|BLANCA, LEON - University Of Texas|
Submitted to: CABI(Council of Applied Biology International, Oxford, United Kingdom
Publication Type: Proceedings
Publication Acceptance Date: 6/21/2015
Publication Date: 5/9/2016
Citation: Wiersema, J.H., Leon, B. 2016. The GRIN-Taxonomy Crop Wild Relative Inventory. Pp 453-457 in Maxted, N., Mulloo, M.E., Ford-Lloyd, B.V. Enhnacing crop genepool use: capturing wild relative and landrace diversity for crop improvement. CABI(Council of Applied Biology International, Oxford, United Kingdom. 453-457.
Interpretive Summary: All crops important to American agriculture, including our major food plants, came originally from wild ancestors, most of which still survive in natural habitats around the world. These ancestors and their closest wild relatives remain a critical source of genes that can be tapped to overcome crop disease or pest problems and make other improvements to crop yields, processing, or nutritional quality. However, for various reasons the places where many of these crop wild relatives are found are gradually being destroyed, along with the plants that grow there. To help save these wild relatives we must first determine what they are, where they are, and which ones are the most important to conserve. In 2008 the Plant Exchange Office of the Agricultural Research Service of USDA began a project to obtain this information for all important U.S. crops. The wild relatives of all major temperate grain, vegetable, and fruit crops have now been identified, and the work continues on identifying the relatives of other food and forage crops, including tropical ones. The information generated by this project will strengthen global food security by helping to preserve these plants and their genes for use by future generations.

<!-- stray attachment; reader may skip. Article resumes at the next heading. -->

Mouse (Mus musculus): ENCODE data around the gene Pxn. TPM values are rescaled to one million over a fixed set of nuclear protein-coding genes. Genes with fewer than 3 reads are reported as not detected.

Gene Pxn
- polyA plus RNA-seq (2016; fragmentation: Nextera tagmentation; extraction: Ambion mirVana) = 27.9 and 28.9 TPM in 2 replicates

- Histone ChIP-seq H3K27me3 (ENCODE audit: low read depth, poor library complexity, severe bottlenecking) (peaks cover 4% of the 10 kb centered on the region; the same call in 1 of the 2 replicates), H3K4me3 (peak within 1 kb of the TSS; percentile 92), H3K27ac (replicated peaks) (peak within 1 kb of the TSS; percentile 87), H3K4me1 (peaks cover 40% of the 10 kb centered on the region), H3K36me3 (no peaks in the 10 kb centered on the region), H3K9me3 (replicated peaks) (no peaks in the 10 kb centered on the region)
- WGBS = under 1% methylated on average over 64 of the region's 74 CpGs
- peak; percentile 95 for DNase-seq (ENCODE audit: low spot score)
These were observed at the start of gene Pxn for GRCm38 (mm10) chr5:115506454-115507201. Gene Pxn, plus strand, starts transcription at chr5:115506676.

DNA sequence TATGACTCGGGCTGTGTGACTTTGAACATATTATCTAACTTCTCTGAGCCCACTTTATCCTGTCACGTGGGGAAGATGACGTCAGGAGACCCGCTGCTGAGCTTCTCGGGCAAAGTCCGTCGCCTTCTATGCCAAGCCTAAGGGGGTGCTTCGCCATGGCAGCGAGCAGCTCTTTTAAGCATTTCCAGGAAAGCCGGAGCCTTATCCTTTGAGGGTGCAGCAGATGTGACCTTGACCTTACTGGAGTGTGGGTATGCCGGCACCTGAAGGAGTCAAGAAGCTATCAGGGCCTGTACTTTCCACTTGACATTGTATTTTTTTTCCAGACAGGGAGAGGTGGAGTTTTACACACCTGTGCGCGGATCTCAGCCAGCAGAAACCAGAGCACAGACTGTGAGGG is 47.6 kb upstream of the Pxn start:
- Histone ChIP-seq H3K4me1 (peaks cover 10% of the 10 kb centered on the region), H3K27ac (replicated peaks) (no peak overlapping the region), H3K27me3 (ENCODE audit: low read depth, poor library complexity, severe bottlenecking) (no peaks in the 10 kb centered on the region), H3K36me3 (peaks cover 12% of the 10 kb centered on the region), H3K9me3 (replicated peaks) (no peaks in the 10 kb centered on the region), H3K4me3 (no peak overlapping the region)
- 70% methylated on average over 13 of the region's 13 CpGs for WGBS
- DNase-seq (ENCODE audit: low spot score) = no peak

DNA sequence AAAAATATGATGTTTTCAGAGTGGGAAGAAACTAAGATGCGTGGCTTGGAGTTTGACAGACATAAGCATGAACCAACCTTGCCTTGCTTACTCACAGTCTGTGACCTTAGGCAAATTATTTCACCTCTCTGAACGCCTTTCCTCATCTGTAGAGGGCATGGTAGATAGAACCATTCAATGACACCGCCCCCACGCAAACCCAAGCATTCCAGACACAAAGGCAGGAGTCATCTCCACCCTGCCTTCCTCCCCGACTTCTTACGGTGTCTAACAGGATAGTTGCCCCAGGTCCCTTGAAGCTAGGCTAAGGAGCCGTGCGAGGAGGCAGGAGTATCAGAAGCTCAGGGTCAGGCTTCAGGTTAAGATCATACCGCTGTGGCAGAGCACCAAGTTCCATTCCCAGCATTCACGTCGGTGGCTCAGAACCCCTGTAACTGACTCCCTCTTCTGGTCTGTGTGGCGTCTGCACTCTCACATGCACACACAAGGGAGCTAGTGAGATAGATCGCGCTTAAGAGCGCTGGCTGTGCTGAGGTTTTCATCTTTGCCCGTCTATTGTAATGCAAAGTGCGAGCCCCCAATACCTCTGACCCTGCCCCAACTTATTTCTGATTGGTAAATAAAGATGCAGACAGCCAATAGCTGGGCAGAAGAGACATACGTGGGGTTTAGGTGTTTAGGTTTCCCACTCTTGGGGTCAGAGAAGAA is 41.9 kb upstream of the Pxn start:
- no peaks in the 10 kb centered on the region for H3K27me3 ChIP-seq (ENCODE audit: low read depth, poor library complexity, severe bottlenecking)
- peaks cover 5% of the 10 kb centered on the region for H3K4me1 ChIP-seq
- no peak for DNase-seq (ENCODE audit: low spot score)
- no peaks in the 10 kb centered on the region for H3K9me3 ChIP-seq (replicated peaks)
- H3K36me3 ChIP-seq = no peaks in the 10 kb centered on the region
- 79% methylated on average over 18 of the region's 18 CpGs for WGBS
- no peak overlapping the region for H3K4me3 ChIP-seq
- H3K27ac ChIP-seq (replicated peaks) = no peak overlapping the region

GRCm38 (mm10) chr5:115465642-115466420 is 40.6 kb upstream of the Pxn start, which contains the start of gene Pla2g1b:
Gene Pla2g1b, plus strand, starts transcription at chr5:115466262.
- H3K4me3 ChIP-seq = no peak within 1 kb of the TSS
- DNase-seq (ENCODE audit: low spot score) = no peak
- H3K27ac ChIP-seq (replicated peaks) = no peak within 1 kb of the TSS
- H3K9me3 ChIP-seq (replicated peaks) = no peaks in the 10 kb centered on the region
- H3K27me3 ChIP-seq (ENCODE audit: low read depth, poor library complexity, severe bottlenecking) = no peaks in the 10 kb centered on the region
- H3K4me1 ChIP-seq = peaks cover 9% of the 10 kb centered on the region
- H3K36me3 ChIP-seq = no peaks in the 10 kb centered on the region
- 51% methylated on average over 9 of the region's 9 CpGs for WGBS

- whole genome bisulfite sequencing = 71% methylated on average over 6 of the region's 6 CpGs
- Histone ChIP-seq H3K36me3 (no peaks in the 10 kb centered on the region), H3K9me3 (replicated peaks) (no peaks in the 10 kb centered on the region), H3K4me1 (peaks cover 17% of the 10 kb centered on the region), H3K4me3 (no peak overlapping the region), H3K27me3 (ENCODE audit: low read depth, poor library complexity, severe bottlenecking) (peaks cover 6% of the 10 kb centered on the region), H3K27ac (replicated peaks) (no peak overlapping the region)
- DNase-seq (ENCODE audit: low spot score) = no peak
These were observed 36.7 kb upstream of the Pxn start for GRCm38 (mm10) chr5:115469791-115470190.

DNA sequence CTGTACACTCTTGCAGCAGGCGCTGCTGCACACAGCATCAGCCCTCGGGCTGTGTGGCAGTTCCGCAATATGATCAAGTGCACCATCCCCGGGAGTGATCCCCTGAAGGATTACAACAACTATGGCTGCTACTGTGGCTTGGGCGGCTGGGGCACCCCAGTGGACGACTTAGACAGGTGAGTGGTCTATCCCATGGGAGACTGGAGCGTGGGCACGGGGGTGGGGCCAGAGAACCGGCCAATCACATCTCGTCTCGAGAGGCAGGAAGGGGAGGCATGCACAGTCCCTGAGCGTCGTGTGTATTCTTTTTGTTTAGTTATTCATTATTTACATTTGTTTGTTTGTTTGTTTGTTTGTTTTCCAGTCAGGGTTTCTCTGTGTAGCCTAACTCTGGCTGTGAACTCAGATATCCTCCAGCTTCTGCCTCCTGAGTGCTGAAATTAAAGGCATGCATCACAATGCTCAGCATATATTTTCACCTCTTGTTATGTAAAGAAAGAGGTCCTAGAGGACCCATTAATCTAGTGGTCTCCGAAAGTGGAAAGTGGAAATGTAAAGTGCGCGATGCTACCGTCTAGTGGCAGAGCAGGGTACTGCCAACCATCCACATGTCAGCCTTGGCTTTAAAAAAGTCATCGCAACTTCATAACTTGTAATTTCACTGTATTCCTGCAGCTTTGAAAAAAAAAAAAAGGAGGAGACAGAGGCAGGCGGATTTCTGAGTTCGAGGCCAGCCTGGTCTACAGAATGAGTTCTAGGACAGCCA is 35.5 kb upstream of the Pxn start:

Technical Abstract: In order to provide an informational tool for assessing and prioritizing germplasm needs for ex situ conservation in the U.S. National Plant Germplasm System (NPGS), the USDA Agricultural Research Service in 2008 initiated a project to identify crop wild relatives (CWR) of major and minor crops. Each crop's CWR were evaluated from a thorough review of the taxonomic and crop science literature, integrating taxonomic, phylogenetic, ploidy, reproductive biology, artificial and natural hybridization, and other data to determine their potential for hybridization with that crop. The degree of genetic relatedness of the CWR to a crop was thereby partitioned into three categories approximating the primary, secondary, and tertiary gene pools. A fourth category, for CWR used as rootstocks or in the breeding of rootstocks for grafting scions of a crop, was also recorded. We have now completed initial work on 130 crops in over 70 genera, documented the basis for our decisions, solicited crop specialist reviews, integrated the data into the Germplasm Resources Information Network (GRIN), and developed a public interface to query the resulting information in relation to other GRIN taxonomic and distributional data. The web presentation of these crops and their CWR allows for further peer-reviewed evaluation and participation.